Friday, December 11, 2015

Raspberry PI Zero is here

I just received mine. And it just works. It takes a ridiculous amount of energy, and works just like its bigger brothers. Just a couple of things to keep in mind:
  • Use the latest RasPian image, I used - successfully - the one from Nov-11, 2015 (2015-11-21-raspbian-jessie.img)
  • If you use a desktop USB keyboard, you need a powered USB hub
  • Once started, do not forget to expand your file system, so it uses all the space available on your SD card
I used it with the small Edimax Wireless USB dongle (the powered hub is not required for this one), I got started in no time. I was able to ssh to it and run everything on it! So far, it is an amazing machine. A real fully featured Linux computer for $5. And 20 times more memory than the one I had in my desk 25 years back...
Check out Eben Upton's video about that:

That would remind many things to some of us... Amstrad, Amiga, Atari, wow! I must be getting old.

PS: About the pinout: Put the SD Card on top, the biggest Raspberry design under the board. The pin #1 (3V3) is at the top left of the header.

Thursday, November 19, 2015

Monitor the Boat, remotely

With a FONA connected on the Raspberry PI (where the NMEA Console is running), you can remotely monitor what's going on.
Sending a '?' returns the menu, all subsequent available commands are 1 or 2 character long.

The feature has been implemented - as usual - as a UserExit. This UserExit is in the Desktop repo, the FONA Java interface is here.
Add the following parameter to the command line:

Just by sending an SMS, you can retrieve the data read by the Raspberry PI on board, like True Wind Speed, Battery Voltage, Air and Water Temperature, etc, all you need is a smart phone that can send and receive SMSs.

That sounds promising...

This assumes that the boat is docked in a place where there is SMS coverage, of course. I'm working on an Internet version, with a Particle Photon, or an ESP8266...

Saturday, June 06, 2015

Scala on the Raspberry PI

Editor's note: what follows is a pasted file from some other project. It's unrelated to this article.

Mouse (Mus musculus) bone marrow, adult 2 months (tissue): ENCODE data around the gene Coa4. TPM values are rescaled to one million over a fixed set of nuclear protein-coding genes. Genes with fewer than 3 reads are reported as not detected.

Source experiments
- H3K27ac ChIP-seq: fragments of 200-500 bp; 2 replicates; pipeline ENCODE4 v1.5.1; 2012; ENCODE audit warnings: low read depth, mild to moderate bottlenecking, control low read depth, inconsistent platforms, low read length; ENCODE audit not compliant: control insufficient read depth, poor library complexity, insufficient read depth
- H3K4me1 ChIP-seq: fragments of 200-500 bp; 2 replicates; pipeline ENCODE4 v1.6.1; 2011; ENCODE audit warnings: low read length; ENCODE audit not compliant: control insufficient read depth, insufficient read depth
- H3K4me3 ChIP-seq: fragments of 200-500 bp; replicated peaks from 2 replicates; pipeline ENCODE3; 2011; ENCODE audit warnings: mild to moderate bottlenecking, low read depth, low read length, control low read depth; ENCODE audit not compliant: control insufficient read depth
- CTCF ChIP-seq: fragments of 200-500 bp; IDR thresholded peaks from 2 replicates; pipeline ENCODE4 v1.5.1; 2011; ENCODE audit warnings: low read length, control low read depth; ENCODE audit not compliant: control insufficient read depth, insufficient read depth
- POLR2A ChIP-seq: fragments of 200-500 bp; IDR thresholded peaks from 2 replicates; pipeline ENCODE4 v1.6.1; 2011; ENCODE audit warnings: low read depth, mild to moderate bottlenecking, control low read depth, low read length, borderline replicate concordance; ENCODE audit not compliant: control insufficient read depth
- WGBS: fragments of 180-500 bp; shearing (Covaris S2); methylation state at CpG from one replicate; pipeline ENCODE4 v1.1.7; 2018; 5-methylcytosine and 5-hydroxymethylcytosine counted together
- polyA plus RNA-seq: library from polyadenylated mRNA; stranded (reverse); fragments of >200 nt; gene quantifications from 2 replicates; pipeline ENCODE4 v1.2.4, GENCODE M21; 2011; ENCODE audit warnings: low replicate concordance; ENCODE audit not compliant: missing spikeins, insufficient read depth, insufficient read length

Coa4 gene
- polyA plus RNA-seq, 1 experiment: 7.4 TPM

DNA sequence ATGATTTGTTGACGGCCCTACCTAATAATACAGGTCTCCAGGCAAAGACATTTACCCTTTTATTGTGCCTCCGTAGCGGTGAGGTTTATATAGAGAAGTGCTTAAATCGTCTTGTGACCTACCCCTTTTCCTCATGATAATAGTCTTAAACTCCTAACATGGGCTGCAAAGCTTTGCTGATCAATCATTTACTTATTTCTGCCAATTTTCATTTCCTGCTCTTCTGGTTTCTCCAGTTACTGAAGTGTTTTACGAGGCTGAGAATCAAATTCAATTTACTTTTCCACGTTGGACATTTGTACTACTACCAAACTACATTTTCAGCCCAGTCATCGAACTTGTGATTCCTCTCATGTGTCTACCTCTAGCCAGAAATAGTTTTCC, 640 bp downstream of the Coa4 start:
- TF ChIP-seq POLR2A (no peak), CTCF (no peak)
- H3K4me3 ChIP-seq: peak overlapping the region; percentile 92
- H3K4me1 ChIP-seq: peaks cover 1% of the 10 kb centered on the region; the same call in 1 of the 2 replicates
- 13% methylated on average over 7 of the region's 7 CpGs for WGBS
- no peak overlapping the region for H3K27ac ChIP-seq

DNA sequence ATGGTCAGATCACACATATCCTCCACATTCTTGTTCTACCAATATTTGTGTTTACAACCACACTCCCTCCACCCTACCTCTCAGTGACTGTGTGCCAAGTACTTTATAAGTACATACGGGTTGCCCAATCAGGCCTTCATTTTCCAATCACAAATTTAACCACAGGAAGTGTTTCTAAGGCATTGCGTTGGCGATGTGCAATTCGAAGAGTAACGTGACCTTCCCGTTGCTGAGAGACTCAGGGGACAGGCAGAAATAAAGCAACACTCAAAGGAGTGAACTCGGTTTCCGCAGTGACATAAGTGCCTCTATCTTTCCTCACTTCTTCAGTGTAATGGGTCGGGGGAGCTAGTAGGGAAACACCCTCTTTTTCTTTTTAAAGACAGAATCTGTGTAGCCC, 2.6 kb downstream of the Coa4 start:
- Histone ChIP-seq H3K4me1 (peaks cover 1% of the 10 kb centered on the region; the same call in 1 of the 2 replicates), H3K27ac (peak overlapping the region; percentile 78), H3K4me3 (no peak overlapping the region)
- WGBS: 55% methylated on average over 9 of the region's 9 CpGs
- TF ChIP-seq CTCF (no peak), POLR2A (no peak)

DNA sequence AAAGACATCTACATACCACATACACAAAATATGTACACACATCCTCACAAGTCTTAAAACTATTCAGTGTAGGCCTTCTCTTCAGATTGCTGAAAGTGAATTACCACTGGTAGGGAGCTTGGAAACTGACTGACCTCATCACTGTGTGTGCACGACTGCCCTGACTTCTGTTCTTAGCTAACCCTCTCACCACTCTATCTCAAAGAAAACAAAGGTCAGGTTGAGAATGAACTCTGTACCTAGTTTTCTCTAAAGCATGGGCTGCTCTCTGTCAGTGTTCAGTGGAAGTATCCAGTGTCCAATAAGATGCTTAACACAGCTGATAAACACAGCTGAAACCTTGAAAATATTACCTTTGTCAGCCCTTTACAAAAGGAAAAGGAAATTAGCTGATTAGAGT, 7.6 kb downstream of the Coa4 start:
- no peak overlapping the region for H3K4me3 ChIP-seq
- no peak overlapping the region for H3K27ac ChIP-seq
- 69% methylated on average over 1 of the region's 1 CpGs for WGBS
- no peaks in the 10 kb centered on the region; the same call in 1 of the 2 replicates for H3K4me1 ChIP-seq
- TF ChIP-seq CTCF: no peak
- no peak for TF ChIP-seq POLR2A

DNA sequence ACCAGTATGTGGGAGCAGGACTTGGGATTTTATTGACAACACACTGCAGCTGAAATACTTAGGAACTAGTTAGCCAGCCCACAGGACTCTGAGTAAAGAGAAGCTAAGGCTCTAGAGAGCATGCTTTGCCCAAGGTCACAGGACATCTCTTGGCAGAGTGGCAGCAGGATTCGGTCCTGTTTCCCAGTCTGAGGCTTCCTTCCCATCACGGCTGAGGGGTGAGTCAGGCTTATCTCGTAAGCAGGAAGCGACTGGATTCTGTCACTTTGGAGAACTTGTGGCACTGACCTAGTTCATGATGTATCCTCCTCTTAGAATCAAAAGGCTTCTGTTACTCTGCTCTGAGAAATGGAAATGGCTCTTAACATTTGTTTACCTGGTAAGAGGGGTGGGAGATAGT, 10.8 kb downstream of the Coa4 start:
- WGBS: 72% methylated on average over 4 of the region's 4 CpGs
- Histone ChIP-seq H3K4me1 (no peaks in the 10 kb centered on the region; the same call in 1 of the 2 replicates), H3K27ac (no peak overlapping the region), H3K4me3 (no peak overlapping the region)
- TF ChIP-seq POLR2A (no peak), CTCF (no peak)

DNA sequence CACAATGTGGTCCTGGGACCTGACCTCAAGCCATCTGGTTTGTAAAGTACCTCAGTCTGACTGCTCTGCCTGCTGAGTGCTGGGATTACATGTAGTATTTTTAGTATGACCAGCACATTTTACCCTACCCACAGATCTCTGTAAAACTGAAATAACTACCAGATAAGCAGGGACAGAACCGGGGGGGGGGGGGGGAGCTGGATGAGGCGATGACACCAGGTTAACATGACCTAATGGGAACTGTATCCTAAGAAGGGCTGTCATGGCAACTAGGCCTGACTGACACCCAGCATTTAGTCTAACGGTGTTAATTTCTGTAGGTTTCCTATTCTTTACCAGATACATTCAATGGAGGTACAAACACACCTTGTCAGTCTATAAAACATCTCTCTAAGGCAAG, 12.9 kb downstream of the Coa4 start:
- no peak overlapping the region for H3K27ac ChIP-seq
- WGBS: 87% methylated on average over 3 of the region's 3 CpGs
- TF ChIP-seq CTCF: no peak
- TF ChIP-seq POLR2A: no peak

As Scala compiles its files as Java class-files, they run on a regular JVM, with a few Scala-specific jar-files in the classpath.
Even if it is not the most productive way to get work done, it is possible to compile Java files on the Raspberry PI, as well as Scala files. Personally, I prefer to develop in an IDE, and use FTP to push the classes to the Raspberry PI, it's much faster, and the IDE is much more productive than vi.
The explanations I found here got me started.
And again, as Scala runs on a Java Virtual Machine (JVM), all the work done with PI4J is fully available from Scala.
The following code (available on github) shows how to read a BMP180 from Scala:
 import adafruiti2c.sensor.AdafruitBMP180

 object Scala_101 {
   def main(args: Array[String]) {
     println("Hello, Scala world!")
     val bmp180 = new AdafruitBMP180
       val temp  = bmp180.readTemperature
       val press = bmp180.readPressure / 100
       println(s"CPU Temperature   :  ${SystemInfo.getCpuTemperature}\272C")
       println(s"Temp:${temp}\272C, Press:${press} hPa")
       case ex: Exception => {
To run it, I used a script like this:
 sudo java -classpath "$CP" Scala_101
And all is good, the output is
 Hello,Scala world!
 CPU Temperature  :40.6°C
 Temp:22.5°C, Press:1010.73 hPa

Thursday, May 07, 2015

Web Console improvements

With the Raspberry PI now able to behave as an Access Point, almost all devices can connect to it (Apple, Android, all kind of phones or tablets). Using an HTML5 enabled browser makes live easier than writing a dedicated application for the given Operating System.
That's why we now have some improvements in the Web Console:
See above the "Night" scheme, with or without borders for the displays
Same for the "Day" scheme.

The HTML5 console is accessed from http://machine:port/html5/console.html, default port being 9999.
If you have installed node.js and the WebSocket user-exit, then you access the WebSocket console from http://machine:9876/data/